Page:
By Christopher W. Larimer, University of Northern Iowa Professor of Political Science
Michael Tomasky’s column in Wednesday’s New York Times echoes a movie quote a good friend of mine likes to repeat concerning the political world: “it just doesn’t matter.” Put simply, for a sizeable portion of the electorate, political events, including the impeachment inquiry, have no effect.
To be sure, the impeachment process is important to voters, as Lynn Vavreck, John Sides, and Chris Tausanovitch show, but due to entrenched partisan identities, the outcome is unlikely to persuade voters to cross party lines. The reason, according to some, for this deepening and troubling “us versus them” mentality: social media.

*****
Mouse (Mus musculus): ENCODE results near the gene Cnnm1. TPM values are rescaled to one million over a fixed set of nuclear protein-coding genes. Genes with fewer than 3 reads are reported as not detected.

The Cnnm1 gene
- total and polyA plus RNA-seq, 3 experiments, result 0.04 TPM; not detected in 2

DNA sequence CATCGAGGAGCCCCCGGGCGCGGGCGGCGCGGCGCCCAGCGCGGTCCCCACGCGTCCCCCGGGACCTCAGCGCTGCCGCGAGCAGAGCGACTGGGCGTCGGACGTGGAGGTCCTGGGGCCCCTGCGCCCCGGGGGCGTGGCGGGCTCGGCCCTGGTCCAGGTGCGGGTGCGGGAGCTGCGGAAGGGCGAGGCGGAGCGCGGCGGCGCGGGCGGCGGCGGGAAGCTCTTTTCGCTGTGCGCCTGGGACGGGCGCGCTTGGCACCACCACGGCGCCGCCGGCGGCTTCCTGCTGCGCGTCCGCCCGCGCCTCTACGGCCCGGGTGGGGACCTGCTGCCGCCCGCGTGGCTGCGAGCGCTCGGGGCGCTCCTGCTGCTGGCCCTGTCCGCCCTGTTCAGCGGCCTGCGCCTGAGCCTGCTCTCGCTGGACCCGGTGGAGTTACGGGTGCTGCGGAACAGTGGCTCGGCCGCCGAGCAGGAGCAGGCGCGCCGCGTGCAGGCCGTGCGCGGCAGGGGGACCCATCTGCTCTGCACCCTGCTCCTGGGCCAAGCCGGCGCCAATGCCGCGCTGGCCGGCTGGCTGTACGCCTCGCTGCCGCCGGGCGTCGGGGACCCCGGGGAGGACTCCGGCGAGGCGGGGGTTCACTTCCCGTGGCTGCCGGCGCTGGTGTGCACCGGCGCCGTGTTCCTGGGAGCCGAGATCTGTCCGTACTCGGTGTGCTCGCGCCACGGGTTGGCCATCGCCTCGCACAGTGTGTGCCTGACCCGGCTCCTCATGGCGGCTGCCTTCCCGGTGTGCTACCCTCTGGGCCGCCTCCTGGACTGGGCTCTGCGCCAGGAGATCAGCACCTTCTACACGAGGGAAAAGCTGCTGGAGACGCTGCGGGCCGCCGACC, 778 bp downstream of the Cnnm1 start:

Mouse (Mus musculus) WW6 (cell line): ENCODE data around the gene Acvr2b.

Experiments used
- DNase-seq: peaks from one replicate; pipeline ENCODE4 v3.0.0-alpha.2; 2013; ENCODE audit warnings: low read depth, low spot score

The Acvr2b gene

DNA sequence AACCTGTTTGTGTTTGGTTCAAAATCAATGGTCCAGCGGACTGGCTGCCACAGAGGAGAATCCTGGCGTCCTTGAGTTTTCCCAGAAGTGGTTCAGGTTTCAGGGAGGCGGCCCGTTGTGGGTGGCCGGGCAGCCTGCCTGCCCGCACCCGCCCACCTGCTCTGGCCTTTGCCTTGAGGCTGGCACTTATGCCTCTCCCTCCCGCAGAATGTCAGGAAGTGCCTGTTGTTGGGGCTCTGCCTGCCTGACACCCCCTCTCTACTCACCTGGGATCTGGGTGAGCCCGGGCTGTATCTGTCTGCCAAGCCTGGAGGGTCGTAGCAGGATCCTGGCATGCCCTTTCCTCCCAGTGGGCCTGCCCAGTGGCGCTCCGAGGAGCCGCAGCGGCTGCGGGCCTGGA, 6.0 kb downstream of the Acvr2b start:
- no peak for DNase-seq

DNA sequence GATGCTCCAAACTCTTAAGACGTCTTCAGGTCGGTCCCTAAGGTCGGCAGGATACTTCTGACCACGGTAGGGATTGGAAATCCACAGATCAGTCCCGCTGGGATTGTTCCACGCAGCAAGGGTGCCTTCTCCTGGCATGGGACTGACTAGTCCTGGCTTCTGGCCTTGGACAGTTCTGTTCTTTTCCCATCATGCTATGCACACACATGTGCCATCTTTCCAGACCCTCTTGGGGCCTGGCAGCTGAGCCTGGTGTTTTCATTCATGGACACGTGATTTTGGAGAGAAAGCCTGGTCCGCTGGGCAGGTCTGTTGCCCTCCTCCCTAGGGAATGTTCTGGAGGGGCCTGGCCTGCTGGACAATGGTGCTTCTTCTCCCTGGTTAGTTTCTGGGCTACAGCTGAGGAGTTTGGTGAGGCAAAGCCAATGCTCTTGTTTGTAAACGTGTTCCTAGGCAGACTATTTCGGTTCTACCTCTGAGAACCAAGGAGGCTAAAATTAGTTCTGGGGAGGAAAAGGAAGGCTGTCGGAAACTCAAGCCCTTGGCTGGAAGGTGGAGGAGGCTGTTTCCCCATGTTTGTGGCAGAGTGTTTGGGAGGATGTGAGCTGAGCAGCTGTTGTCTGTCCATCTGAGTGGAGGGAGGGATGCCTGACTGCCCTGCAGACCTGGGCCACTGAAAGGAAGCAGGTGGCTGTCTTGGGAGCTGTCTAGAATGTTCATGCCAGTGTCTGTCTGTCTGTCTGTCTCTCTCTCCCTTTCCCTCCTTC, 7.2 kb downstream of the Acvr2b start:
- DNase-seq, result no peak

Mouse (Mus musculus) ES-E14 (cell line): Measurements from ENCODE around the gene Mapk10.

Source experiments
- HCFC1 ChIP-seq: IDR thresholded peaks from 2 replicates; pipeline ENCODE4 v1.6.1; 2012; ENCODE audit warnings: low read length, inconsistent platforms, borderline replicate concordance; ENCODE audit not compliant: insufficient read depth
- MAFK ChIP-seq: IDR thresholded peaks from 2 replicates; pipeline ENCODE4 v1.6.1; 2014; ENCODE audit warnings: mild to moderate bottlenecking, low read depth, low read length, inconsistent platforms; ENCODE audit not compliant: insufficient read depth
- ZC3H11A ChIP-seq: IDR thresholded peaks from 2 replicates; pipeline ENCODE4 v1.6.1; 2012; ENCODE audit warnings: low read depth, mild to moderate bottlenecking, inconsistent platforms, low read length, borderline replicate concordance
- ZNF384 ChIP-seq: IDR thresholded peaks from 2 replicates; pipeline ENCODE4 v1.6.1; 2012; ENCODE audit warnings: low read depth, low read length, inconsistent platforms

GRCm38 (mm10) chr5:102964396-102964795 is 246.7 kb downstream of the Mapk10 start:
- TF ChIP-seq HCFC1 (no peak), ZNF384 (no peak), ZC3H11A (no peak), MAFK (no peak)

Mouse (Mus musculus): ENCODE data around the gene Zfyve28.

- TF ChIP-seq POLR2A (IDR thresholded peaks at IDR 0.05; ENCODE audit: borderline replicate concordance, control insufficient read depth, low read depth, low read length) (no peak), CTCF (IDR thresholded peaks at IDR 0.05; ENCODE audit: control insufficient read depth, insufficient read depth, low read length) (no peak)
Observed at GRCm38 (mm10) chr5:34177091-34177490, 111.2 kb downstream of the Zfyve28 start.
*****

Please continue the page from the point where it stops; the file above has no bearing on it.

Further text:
But does this inelasticity and inability to reasonably disagree in a social media world represent a permanent shift?
On the one hand, the Internet is still relatively new, with social media still findings its footing as an information provider. So perhaps this is something we are still working through, like a son or daughter working through their teenage years--maybe we haven’t learned how to get along with the Internet.
On the other hand, it could be that there will be no maturation period, our tribal partisan mentalities are here to stay.